THE annual publication of the Government Expenditure and Revenue Scotland (GERS) report always prompts frenzied discussions over the state of Scotland’s finances and whether the country should be independent.

Today’s figures will be especially politically significant as they will be the ones used in a possible new independence referendum campaign if a new vote is held next year.

The headline number that politicians and journalists seize on is the size of the public deficit – the amount by which spending exceeds revenue collected through taxes. Last year’s GERS report revealed a deficit of 7.9% for 2017/18, an improvement on 8.9% for 2016/17.

READ MORE: GERS: Scotland's public spending deficit down by more than £1bn

For the pro-Union parties the deficit is proof Scotland “is too wee and too poor” to be independent.

But what this ignores is that it’s perfectly normal for countries to run a small budget deficit. Out of the 28 EU nations in 2018, half of them spent more than they raised in taxes.

The Scottish Government also points out that the GERS figures do not reflect the strength of the economy but report only on public-sector revenue and expenditure.

READ MORE: ‘Rattled’ pro-UK parties attack Sturgeon for missing GERS figures

Last year’s report stated: “Although these may be affected by economic performance, GERS does not directly report on Scotland’s wider economy.

“If users are interested in the measurement of the economy as a whole, they should examine other economic statistics products, such as the quarterly gross domestic product figures or Quarterly National Accounts Scotland. These publications provide estimates of real-terms growth in the economy, and GDP in cash or nominal terms and its components.”

According to the Office for National Statistics, Scotland is in the top 25 global economies in terms of income per capita and has at least 34% of the UK’s total natural wealth, including wind, water, timber, oil and gas.

A further problem with GERS is that they are an estimate of Scotland’s public finances as they assign to the country a share of some expenditure which takes place outside Scotland.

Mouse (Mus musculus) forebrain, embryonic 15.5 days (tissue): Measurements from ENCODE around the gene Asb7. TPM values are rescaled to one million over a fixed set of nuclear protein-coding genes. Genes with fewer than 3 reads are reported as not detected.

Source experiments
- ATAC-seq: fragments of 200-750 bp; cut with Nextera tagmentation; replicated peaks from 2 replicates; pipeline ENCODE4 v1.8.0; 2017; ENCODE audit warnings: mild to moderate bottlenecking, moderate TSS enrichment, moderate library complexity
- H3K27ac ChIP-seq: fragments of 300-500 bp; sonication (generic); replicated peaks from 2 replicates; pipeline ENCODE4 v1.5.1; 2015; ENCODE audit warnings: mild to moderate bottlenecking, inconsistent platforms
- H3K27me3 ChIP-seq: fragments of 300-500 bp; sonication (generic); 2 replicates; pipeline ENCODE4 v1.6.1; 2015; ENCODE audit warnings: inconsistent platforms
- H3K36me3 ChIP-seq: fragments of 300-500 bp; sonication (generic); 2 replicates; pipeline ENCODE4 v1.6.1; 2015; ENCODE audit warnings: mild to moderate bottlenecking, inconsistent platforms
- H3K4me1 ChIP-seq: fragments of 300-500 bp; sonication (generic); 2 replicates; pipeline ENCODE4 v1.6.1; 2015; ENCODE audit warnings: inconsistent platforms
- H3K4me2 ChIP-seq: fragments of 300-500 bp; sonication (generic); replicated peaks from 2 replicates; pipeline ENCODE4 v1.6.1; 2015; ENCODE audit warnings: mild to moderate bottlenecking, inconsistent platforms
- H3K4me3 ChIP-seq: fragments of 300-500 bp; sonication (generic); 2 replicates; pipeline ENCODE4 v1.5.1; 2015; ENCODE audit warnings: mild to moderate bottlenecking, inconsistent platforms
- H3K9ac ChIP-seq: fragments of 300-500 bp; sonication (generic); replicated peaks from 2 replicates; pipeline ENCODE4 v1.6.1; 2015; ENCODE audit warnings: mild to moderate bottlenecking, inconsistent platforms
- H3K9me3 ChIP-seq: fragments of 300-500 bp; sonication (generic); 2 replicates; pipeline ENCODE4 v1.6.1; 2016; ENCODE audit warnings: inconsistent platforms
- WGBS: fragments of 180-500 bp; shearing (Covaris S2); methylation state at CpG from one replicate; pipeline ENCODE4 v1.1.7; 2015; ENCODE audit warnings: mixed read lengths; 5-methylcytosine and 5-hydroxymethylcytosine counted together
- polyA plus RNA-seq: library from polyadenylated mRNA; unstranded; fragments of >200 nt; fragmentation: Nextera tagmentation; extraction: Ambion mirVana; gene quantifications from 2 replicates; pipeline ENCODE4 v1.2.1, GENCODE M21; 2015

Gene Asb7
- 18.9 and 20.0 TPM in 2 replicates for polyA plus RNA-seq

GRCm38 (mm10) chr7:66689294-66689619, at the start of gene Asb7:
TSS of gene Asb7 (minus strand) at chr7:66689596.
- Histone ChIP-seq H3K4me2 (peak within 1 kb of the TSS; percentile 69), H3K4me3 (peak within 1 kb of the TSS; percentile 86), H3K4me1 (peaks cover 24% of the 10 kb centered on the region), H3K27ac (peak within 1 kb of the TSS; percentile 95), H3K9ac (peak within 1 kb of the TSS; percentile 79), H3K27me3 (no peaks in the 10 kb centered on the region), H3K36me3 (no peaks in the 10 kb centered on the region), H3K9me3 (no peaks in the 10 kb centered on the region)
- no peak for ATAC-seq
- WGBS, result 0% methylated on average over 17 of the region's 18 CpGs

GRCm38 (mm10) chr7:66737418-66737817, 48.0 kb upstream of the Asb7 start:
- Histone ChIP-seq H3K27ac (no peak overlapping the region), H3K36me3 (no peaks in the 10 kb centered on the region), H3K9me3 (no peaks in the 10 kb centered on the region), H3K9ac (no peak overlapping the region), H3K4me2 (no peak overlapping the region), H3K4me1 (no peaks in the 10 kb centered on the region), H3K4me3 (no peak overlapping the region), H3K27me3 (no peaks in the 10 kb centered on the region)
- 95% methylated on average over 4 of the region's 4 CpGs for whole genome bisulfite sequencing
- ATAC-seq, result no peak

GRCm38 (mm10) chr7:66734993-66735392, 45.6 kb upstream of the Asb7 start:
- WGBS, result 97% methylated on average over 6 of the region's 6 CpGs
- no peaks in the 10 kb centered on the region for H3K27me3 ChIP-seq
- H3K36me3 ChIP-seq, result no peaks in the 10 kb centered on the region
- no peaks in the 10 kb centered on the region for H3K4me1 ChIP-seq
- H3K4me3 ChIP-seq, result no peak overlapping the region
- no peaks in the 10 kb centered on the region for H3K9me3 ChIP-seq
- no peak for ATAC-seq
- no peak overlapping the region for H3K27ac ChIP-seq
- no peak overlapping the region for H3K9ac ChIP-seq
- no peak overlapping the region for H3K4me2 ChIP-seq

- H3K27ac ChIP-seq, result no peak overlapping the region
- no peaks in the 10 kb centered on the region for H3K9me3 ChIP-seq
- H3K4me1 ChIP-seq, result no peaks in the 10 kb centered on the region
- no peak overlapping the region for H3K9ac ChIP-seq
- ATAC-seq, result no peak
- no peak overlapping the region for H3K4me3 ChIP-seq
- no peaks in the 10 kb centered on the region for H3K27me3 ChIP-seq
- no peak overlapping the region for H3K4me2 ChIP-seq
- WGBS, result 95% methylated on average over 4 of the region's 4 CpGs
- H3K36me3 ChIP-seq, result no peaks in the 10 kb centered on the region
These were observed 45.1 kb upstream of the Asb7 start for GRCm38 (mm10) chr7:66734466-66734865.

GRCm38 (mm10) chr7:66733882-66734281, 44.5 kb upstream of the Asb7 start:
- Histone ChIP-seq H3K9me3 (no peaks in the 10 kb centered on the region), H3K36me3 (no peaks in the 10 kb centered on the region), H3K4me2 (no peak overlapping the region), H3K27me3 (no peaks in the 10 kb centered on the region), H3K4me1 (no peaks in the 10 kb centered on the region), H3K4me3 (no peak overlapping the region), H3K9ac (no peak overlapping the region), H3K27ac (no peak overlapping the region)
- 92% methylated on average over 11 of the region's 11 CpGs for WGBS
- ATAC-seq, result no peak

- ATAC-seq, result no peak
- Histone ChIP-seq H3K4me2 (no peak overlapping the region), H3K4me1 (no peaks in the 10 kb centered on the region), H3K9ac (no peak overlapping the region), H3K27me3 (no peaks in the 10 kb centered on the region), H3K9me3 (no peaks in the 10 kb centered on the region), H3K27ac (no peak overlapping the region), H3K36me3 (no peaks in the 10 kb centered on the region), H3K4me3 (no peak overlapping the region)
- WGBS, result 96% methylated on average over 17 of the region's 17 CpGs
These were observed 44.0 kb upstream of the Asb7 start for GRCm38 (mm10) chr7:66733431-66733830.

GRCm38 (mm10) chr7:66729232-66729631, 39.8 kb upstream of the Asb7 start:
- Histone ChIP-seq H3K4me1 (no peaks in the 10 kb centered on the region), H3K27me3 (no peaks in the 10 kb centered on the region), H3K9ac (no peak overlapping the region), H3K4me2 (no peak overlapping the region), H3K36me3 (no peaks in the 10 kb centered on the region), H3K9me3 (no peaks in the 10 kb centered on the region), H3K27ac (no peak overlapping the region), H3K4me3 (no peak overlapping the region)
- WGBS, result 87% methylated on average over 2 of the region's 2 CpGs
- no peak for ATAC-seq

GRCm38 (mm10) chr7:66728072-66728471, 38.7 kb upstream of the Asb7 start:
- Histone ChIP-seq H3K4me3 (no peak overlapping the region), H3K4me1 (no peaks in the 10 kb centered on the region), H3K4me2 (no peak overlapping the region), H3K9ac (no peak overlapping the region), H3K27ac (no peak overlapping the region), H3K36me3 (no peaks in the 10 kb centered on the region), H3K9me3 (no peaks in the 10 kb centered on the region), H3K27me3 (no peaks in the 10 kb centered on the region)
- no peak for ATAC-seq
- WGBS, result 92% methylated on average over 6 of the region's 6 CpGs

On this issue, last year’s report explained: “For example, expenditure on embassies occurs outside Scotland, but provides benefits to Scottish residents and companies, such as Scottish tourists requiring consular services. As such, Scotland is allocated a population share of this expenditure in GERS.

“Likewise, spending on museums in Scotland benefits visitors from the rest of the UK, so not all of this spending is assigned to Scotland in GERS.”

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However, the biggest point made about the figures from the pro-independence standpoint is that they do not reflect what the economy of an independent Scotland would be like and that the deficit is a symptom of the damaging effects of the Union and demonstrate how UK economic activity is concentrated around and balanced in favour of London and the south-east of England.

“What is undoubtedly true is that the current position of the country’s public finances is an imperative for change rather than staying the same,” said the SNP’s Growth Commission report, published last year, which took GERS as a starting point to set out the economic case for independence. “It is a reflection of the policies and structures that have created the scale of the estimated deficit as it stands, rather than those that would seek to put it right.”

The commission underlined that the figures assign a share of UK spending to Scotland on policies which an independent Scotland would not pursue, such as the renewal of the nuclear weapons system Trident. Scotland would also spend less on the UK’s grand network of foreign embassies, the Growth Commission added.

Additional powers that come with independence allowing Scotland’s economy to grow are also not taken account of in GERS.

While the Scottish Government has recently gained responsibility for limited tax and welfare powers, it lacks the real levers – such as powers over immigration – that will enable it to take full economic control, increase revenue from an expanded income tax base and help the nation prosper, matching the performance of other small nations around the world.